The Northwest Library at Scotts Crossing

Collins Cooper Carusi Architects, Inc.
3391 Peachtree Rd. NE, Suite 400
Atlanta, Georgia 30326
(404) 873-0001
Tracy S. Carusi, AIA, LEED AP

Project Location: 2489 Perry Boulevard, Atlanta, GA 30318
Completion Date: 05/29/2015
Owner: Fulton County, GA

Builder: Benchmark | Brasfield & Gorrie (Joint Venture)

Builder Address: Ben Barfield | [email protected] | 678-581-6436

Architects Involved:
Tracy Carusi, AIA
Jesse Frasier
Mike Lowry, AIA

Engineers Involved:
Civil Engineer | Landscape Architects: Breedlove Land Planning, Inc.
Mechanical Engineer | Plumbing: Johnson Spellman & Associates
Electrical Engineer: Barnett Consulting Engineers
Structural Engineer: Sykes Consulting, Inc.
Energy Modeling: Ross Bain Green Building
Commissioning: Energy Ace/Merrick

Additional Team:
Associate Architect: Perkins + Will
Kenneth Luker, AIA
Billy Askey, AIA
Kathryn Taylor

Contractor: Benchmark | Brasfield & Gorrie (Joint Venture)
Specifications: Spiker Baldwin Associates, Inc.
Cost Estimation: Palacio Collaborative
LEED Administration: Southface
FF&E: Hillsman Interior Planning & Design
Signage | Wayfinding: Stanley Beaman & Sears
Technology: TLC

Project Description

The Northwest Library at Scotts Crossing in Fulton County is positioned near the well-traveled intersection of Hollywood Road and Perry Boulevard. The facility serves as a library and as importantly, a cultural hub linking the neighborhood’s past to the transitioning needs of its current and future residents.

Scotts Crossing is a small neighborhood west of Atlanta with a rich history dating back to the late 1800’s, traditionally sustained by rail commerce, agriculture and the mill industry. More recently, the neighborhood suffered from a lack of investment, dwindling population and increasing crime. As Atlanta recovered from the Great Recession, burgeoning interest in the area, due to its proximity to Atlanta, diverse population and affordable housing spurred scattered new and renovated construction.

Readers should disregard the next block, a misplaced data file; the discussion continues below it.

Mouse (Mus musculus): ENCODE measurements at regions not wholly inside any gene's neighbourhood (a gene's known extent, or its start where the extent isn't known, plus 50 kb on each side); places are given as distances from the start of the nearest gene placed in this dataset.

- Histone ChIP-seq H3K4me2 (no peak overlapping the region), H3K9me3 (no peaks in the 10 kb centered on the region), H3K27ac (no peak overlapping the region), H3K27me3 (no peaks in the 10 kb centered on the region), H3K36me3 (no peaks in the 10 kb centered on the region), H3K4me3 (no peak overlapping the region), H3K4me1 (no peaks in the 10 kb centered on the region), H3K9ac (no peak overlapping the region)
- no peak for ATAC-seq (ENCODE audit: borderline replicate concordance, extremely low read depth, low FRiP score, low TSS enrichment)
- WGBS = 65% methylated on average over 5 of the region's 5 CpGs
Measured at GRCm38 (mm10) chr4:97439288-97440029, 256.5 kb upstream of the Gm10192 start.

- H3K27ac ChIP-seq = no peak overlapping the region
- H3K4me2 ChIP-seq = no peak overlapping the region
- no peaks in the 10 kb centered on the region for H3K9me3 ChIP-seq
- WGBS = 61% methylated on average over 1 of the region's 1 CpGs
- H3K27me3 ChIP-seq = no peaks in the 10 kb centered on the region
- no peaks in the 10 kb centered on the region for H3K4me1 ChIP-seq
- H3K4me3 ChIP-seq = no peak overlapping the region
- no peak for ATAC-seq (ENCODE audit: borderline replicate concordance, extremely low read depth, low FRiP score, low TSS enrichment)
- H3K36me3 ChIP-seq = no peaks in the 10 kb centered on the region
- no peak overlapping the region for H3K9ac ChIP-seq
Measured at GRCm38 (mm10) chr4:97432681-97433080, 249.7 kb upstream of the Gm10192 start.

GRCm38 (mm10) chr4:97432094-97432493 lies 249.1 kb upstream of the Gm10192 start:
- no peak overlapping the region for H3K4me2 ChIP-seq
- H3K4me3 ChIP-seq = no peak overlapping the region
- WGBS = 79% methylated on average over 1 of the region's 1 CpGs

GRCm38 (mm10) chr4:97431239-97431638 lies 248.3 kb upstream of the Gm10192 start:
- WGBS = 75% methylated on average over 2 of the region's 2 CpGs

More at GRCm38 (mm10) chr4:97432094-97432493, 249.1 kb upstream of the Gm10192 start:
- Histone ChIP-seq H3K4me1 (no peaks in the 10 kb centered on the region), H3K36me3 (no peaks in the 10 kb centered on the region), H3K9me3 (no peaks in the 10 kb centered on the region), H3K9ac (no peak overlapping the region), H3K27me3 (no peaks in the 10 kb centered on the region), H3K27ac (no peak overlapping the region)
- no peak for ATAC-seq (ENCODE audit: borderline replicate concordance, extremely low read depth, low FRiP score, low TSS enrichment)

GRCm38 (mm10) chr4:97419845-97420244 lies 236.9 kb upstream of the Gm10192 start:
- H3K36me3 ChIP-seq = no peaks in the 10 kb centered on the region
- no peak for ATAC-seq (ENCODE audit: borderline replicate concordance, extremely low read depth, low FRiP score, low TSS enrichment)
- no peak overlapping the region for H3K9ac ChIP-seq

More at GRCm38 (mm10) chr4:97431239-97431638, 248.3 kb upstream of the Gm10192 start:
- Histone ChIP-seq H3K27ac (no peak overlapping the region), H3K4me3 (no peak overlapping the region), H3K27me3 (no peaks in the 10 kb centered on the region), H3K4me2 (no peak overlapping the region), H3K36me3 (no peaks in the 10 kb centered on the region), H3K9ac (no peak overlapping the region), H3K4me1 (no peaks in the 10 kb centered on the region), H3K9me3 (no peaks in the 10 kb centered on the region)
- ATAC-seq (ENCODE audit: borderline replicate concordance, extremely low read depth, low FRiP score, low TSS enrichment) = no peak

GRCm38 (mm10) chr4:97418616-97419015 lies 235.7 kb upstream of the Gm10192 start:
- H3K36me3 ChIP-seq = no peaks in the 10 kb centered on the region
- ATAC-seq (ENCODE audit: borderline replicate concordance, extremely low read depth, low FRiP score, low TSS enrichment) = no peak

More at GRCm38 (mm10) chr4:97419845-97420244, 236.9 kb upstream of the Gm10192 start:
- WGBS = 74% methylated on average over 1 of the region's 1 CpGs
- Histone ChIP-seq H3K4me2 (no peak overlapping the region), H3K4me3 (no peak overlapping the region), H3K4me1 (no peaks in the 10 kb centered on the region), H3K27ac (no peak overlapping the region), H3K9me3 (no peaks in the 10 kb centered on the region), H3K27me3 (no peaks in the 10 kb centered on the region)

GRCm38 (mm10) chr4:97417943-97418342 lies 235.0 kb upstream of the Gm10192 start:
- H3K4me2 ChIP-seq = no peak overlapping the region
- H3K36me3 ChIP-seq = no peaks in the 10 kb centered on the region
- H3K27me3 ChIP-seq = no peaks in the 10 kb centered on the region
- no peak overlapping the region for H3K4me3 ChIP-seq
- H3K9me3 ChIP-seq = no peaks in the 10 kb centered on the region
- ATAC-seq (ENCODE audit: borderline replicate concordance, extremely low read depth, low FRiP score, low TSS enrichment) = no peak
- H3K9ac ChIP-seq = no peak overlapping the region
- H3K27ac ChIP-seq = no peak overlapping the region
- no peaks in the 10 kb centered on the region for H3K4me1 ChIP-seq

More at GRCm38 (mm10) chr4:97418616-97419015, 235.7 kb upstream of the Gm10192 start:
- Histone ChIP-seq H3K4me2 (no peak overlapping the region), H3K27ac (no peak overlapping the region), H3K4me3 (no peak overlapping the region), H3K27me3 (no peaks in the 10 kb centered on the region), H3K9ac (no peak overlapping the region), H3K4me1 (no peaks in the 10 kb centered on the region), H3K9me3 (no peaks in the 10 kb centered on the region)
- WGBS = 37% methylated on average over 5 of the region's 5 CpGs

Prior to the start of the library’s design, a series of well-attended community meetings determined that the project’s success depended on the program’s direct response to specific community needs. This project represented a major investment in the community and an opportunity for residents to truly act as stakeholders in the process. Key objectives identified included:

• Learning
• Community focused
• Family and children focused
• Access to technology
• Resource for community business/business incubator
• Meeting space
• A place for music exploration (considered key to local youth)

Within the 25,000-SF building is 5,700 SF of adult collection with stacks, group/individual study rooms, reading and informal lounge areas. A 3,800-SF zone is dedicated exclusively to children, providing books and other media, reading tables, informal gathering space, technology and a tiered read-aloud storytelling area. Teens can enter into a vibrant zone that promotes digital collaboration and individual expression. In addition, a conference room and a flexible multipurpose room are placed in a location to host meetings after business hours. Unique to the library is a business incubator that can be utilized individually or collaboratively, fully equipped with relevant technology. To address the growing Atlanta music industry, a music studio was integrated into the design to provide space for lessons, voice and instrument recording/editing and production.

Beyond the program objectives, the library was designed to act as a catalyst for future development. It is a welcoming destination that responds to the distinct site characteristics, drawing form and material inspiration from the adjacent area where industrial context meets smaller, established neighborhoods. The massing is simple, unpretentious and bold in its relationship to the surrounding mix of industrial, business and residential structures. The use of composite panels, standing seam metal, metal sun screening and an expansive amount of glazing takes its cues from this context. A large area of existing specimen trees was saved, minimizing site disturbance, while helping prioritize the team’s LEED Silver sustainability goal.

The entry plaza engages the street intersection with a transparent entry, sculpture and a landscaped courtyard. Conceived by a local artist, the dynamic exterior sculpture references the importance of the rail system historically to the community and to Atlanta as a whole.